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What is Integrative Therapy?The term “integrated therapy” is often used interchangeably with what is called “complementary and alternative therapy,” but there is an important difference between these two.
Professionals who practice integrative medicine blend their methods appropriately with mainstream methods of treatment. Integrative therapy is not used in place of conventional treatment, but as a part of your cancer treatment to promote well being and alleviate side effects of chemotherapy, surgery or radiation.
Types of Integrative or Complementary TherapiesAcupuncture: A technique of inserting and manipulating very ?ne needles into speci?c energy points in the body. The stimulation of these points may encourage the restoration of health and well being. Acupuncture is primarily good for treating pain.
Acupressure: A traditional Chinese medicine technique based on acupuncture. It involves stimulating the energy points with pressure using the hands and ?ngers. Acupressure may work by releasing endogenous opioids into the bloodstream.
Creative Therapies: such as art, music, creative writing, knitting and crafting.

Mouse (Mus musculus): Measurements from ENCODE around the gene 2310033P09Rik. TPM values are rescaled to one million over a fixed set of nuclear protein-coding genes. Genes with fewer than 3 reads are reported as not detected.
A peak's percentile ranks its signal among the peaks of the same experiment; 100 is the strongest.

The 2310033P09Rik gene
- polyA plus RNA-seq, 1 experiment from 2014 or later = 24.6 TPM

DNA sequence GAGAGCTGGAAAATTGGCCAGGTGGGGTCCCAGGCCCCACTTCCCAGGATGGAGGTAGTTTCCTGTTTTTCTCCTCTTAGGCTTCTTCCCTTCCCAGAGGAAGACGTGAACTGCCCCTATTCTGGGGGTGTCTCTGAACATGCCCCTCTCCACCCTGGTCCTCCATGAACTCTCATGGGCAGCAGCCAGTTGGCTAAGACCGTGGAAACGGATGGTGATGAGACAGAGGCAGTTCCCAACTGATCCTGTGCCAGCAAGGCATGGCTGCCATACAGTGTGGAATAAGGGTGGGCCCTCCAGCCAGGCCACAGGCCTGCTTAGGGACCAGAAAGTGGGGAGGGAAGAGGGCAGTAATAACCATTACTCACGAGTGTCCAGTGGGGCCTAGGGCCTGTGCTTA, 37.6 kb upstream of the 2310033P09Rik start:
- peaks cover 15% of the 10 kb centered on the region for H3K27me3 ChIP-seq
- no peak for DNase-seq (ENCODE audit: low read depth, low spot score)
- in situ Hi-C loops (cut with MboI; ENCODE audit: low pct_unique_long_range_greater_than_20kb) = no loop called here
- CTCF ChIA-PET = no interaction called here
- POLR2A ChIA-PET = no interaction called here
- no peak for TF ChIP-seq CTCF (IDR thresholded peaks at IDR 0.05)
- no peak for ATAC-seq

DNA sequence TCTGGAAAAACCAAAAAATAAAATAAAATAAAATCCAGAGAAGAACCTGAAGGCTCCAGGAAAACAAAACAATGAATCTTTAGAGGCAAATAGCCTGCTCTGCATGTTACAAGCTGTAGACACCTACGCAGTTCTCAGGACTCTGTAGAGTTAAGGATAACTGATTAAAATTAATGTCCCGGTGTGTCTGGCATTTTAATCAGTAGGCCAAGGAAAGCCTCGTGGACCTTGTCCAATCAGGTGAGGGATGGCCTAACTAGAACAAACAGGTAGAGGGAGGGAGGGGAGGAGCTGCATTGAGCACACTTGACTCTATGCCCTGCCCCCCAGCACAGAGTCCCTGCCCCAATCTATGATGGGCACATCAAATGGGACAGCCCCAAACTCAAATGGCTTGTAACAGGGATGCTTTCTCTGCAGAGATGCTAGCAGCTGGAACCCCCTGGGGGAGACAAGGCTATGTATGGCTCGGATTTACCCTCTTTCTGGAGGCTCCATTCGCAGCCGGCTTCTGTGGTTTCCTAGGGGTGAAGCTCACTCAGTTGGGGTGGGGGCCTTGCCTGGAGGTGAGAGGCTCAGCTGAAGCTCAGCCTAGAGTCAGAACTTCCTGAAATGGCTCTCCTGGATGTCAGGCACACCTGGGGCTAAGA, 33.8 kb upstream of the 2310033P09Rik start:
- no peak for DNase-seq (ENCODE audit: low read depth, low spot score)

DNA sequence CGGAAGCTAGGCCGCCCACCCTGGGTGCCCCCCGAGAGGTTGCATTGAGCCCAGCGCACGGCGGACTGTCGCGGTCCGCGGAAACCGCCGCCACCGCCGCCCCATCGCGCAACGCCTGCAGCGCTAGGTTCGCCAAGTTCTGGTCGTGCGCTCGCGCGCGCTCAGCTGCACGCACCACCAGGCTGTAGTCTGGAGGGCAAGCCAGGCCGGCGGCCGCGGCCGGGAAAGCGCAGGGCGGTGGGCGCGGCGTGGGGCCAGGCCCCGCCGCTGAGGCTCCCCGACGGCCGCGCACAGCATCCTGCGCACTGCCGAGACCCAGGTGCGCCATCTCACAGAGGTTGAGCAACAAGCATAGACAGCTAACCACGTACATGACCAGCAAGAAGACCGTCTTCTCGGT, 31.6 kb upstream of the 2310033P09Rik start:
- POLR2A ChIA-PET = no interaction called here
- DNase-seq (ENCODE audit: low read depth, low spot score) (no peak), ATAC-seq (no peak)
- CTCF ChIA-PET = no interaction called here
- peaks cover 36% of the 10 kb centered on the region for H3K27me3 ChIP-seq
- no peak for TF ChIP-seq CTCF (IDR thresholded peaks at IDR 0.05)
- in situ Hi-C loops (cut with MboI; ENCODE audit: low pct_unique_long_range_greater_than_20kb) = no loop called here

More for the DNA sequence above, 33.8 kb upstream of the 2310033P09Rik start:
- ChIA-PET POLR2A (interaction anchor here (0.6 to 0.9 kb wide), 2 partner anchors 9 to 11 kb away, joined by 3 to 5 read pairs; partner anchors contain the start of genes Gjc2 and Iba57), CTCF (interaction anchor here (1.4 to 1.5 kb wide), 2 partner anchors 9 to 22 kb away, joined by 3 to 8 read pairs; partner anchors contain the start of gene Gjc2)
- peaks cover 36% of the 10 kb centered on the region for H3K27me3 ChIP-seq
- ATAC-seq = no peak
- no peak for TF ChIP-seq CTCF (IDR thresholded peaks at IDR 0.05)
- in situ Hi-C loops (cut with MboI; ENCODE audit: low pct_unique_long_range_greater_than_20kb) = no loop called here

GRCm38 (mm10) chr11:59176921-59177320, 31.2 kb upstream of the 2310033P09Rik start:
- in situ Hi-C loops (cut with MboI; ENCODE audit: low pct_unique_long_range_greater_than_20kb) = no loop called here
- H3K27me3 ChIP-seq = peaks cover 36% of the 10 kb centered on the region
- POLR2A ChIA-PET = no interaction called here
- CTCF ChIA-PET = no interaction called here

Massage: Involves applying structured pressure to the soft tissues of the body to achieve a bene?cial response. Therapeutic massage therapy can be applied to parts of the body or the whole body to relieve stress, manage pain and improve circulation.
Naturopathic Medicine: A school of medical philosophy that seeks to maintain health and treat disease by assisting the body’s own capacity to recover from illness and injury. Licensed naturopathic doctors try to avoid surgery and synthetic substances in their treatments and strive to treat the patient as a whole person using natural foods and remedies, counseling and environmental medicine.
Movement Therapies: such as dance, yoga and tai chi.
Ask your doctor or a nurse navigator about access to these therapies and classes. Remember to contact your oncologist whenever you have questions or concerns regarding your treatment.